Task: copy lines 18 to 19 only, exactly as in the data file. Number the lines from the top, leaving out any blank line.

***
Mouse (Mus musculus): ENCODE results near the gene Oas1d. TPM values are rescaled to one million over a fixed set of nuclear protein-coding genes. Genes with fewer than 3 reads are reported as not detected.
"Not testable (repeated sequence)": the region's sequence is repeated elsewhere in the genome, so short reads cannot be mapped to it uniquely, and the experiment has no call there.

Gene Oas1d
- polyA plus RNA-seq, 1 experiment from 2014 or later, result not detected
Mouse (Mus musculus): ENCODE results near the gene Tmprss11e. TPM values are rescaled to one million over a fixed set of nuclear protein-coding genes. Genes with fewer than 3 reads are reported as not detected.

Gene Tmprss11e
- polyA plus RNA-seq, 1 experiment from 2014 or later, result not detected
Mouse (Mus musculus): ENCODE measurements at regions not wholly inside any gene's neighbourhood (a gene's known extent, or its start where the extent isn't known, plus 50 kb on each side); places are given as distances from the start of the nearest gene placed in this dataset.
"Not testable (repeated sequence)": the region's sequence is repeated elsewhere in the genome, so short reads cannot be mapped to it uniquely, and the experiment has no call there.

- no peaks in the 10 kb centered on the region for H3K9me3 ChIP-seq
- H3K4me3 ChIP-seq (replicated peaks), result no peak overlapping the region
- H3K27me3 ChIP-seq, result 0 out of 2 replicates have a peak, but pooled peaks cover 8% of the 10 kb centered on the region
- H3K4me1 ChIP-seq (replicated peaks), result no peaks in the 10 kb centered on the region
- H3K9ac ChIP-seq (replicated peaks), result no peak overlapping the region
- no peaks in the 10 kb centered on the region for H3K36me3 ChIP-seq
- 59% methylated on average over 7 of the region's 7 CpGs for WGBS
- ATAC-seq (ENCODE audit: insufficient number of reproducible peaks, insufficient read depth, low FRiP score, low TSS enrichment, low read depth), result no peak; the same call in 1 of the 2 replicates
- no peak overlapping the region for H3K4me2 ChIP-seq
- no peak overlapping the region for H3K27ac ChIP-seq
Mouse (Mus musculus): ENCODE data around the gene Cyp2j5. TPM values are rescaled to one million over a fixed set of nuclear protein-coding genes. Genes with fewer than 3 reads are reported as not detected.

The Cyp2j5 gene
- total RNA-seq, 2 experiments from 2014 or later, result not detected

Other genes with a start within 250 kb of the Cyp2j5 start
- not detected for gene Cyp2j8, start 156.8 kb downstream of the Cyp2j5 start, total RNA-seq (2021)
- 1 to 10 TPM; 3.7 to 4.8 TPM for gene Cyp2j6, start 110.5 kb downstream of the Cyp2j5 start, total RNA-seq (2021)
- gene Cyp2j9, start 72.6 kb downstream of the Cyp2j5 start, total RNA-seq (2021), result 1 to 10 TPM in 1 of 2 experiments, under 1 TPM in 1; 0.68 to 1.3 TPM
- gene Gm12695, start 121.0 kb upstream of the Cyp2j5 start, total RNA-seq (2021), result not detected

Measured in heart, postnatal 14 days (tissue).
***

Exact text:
- no peak overlapping the region for H3K4me2 ChIP-seq
- no peak overlapping the region for H3K27ac ChIP-seq